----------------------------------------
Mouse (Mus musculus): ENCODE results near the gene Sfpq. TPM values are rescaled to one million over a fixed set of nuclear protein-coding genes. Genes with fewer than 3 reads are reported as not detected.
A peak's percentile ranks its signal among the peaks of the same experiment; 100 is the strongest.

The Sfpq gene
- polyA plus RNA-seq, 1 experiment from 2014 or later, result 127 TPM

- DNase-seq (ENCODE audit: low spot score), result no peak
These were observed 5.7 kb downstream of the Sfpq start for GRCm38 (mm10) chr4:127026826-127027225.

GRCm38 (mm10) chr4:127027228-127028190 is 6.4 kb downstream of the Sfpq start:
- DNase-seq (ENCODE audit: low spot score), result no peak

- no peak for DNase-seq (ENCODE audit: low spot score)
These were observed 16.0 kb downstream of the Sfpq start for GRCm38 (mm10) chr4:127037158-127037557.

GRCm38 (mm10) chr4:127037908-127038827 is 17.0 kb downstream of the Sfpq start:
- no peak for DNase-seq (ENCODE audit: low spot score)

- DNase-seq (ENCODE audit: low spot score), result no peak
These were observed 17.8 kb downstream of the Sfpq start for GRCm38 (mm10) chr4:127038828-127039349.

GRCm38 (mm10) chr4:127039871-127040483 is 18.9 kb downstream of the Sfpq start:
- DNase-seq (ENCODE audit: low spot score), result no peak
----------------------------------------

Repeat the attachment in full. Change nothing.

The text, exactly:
Mouse (Mus musculus): ENCODE results near the gene Sfpq. TPM values are rescaled to one million over a fixed set of nuclear protein-coding genes. Genes with fewer than 3 reads are reported as not detected.
A peak's percentile ranks its signal among the peaks of the same experiment; 100 is the strongest.

The Sfpq gene
- polyA plus RNA-seq, 1 experiment from 2014 or later, result 127 TPM

- DNase-seq (ENCODE audit: low spot score), result no peak
These were observed 5.7 kb downstream of the Sfpq start for GRCm38 (mm10) chr4:127026826-127027225.

GRCm38 (mm10) chr4:127027228-127028190 is 6.4 kb downstream of the Sfpq start:
- DNase-seq (ENCODE audit: low spot score), result no peak

- no peak for DNase-seq (ENCODE audit: low spot score)
These were observed 16.0 kb downstream of the Sfpq start for GRCm38 (mm10) chr4:127037158-127037557.

GRCm38 (mm10) chr4:127037908-127038827 is 17.0 kb downstream of the Sfpq start:
- no peak for DNase-seq (ENCODE audit: low spot score)

- DNase-seq (ENCODE audit: low spot score), result no peak
These were observed 17.8 kb downstream of the Sfpq start for GRCm38 (mm10) chr4:127038828-127039349.

GRCm38 (mm10) chr4:127039871-127040483 is 18.9 kb downstream of the Sfpq start:
- DNase-seq (ENCODE audit: low spot score), result no peak